supply chain

NELLES: Those ‘Transitory’ Supply Chain Issues? Uh, They’re Here for a While, And Here’s Why…

Kamala Harris claimed America's economic ills would be short-lived. She lied, and it's time to figure out what to do about it.

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Do you remember being told inflationary pressures were transitory? You were told the same thing about the supply chain issues, and that our Secretary of Transportation, Mayor Pete, would fix everything once he returned from paternity leave. Much like inflation, the supply chain disaster is not transitory, and will likely be with us through 2023, when a pending global recession and stagflation will allow it to recover.

There are four major drivers of the supply chain problems the global economy is facing: challenges in Asia, ocean freight and port issues, over-the-road trucking issues, and labor.

Challenges in Asia.

Asia is a mess, given natural disasters and China’s response to COVID during the run-up to the Beijing Olympics.  

Flooding in Malaysia in December has that nation’s manufacturing industry at a near standstill. As a result, exports have slowed and the chipmaking equipment supplier “BE Semiconductor (BESI) lowered its fourth quarter revenue outlook due to flooding affecting its main production facility in Malaysia.”

The Chinese Communist Party, in pursuit of its pre-Olympic “Zero COVID” policy locked down several cities in China. “Already, companies including memory-chip maker Samsung Electronics Co., German Automaker Volkswagen AG and a textiles company that supplies Nike Inc. and Adidas AG are suffering production hitches,” per the Wall Street Journal.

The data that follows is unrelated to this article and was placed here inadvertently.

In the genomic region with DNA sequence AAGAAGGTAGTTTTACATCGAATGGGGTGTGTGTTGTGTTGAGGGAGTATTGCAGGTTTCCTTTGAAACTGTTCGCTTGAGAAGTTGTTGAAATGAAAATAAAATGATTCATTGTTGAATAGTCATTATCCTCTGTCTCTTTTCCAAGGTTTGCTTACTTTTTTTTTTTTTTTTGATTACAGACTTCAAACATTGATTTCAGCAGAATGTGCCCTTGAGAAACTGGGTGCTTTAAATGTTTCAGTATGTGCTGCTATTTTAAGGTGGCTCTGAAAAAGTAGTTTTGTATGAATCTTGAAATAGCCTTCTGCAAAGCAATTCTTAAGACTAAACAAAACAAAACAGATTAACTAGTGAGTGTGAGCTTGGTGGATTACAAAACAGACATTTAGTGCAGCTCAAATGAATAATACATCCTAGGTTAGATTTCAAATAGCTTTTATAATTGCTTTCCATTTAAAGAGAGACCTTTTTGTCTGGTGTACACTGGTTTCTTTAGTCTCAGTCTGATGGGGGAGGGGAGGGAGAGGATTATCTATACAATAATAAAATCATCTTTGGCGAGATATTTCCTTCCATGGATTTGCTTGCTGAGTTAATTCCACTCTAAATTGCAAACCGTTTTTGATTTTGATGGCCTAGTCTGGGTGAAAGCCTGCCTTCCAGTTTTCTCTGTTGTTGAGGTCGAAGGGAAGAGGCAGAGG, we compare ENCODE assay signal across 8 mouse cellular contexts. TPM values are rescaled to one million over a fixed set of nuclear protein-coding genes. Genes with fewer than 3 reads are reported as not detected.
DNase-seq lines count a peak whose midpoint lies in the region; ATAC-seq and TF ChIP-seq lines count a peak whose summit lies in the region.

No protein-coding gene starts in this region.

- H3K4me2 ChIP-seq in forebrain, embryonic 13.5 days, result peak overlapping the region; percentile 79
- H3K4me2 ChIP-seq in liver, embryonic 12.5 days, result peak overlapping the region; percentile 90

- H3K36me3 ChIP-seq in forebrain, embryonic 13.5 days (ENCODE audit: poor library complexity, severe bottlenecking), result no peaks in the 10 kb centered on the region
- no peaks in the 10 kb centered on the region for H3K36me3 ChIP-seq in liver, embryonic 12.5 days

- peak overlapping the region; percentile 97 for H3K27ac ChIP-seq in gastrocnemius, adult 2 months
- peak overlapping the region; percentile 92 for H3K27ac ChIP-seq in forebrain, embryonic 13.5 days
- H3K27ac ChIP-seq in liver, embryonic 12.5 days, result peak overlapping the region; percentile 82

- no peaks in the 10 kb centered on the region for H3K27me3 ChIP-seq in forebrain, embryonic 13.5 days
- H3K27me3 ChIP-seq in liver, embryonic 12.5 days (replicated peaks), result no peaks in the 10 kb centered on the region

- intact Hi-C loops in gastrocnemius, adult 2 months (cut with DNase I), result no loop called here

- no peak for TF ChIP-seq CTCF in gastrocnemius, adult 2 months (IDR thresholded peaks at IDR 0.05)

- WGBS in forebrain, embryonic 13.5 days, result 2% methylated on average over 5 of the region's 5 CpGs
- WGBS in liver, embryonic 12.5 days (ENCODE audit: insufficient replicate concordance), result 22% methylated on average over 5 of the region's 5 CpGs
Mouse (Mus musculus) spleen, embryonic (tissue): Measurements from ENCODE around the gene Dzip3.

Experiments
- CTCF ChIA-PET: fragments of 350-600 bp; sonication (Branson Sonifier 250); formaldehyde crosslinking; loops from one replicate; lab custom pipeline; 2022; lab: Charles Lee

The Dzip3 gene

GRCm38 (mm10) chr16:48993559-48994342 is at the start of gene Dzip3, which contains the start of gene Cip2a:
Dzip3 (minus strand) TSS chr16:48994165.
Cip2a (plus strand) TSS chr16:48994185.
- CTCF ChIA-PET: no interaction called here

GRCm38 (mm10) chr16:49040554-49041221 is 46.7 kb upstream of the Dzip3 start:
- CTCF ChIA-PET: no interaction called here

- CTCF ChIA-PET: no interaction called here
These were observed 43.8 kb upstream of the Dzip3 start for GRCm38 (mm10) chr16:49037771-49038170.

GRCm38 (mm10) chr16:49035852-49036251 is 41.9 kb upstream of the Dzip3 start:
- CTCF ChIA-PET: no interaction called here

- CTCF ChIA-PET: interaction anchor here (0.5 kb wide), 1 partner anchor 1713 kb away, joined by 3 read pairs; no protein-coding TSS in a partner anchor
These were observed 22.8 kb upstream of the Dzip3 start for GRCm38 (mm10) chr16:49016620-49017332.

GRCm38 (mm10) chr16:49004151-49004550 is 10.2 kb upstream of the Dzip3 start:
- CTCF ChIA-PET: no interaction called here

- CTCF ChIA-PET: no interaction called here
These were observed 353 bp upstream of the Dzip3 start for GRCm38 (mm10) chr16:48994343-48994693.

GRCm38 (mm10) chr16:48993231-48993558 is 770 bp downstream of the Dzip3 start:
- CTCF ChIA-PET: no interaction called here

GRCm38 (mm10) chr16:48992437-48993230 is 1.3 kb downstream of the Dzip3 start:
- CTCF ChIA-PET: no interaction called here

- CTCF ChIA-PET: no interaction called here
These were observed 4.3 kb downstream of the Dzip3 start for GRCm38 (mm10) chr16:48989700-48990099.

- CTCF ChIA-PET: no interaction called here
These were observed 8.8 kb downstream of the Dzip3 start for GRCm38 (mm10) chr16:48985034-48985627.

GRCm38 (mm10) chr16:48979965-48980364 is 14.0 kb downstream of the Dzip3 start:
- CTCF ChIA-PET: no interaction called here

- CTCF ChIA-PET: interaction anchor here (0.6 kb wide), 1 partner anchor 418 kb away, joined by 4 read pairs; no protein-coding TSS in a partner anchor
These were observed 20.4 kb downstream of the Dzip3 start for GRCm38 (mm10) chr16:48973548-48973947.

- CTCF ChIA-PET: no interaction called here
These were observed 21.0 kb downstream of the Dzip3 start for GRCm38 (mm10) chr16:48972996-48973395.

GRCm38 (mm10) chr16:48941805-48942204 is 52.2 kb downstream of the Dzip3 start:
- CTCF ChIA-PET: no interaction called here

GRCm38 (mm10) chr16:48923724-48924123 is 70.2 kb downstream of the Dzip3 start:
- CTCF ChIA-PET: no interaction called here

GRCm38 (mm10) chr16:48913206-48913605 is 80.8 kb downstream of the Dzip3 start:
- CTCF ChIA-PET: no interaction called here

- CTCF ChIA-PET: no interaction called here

To compound matters, Chinese ports are at a near standstill, as COVID testing requirements create bottlenecks. According to CNBC, “current restrictions – like mandatory quarantines and testing – continue to slow down transport and cause delays…Products are piling up while ships are banned entry. Between negative PCR-test requirements and last-minute re-routing, 2022 is starting off like 2021 ended – chaos.”

Chaos at the Ports.

Speaking of ports, the situation is getting worse, not better. For the week ending Sunday, January 30 the TPEB (Transpacific-East Bound – China to US) index was at 110 days, meaning it now takes 110 days, nearly one-third of a year for a shipment to leave China and get offloaded and ready to go to the customer.

The Wall Street Journal reports: “port congestion is spreading across the country, threatening to extend shipping delays and drive-up costs for importers seeking to get around the bottlenecks at Southern California’s big gateway complex.”

For example, the port of Charleston, South Carolina has a back-up of more than 15 ships which will take six weeks to clear.

The west coast is no better:

“Dozens of vessels have waited weeks or months to unload cargo at the ports of Los Angeles and Long Beach…The backlog rose to 100 ships in late November (2021) and reached a record 106 vessels on New Year’s Day…”  

In an interesting move, California is requiring ships waiting to offload in Long Beach or Los Angeles to wait further offshore, to reduce the optics of a hundred ships just a mile off the coast (under the guise of environmental concerns), per Ryan Peterson, the CEO of Flexport.

To make matters worse, according to Peterson, on July 1, 2022, the contract for the International Longshoreman Warehouse Union expires, which could lead to work slowdowns or even a strike, if recent history repeats itself. Peterson continues to highlight that in 2023, ships coming to US ports will have to reduce their carbon emissions. The only way to do this is to reduce speed, further increasing the time it takes for goods to reach our shelves.

Trucking.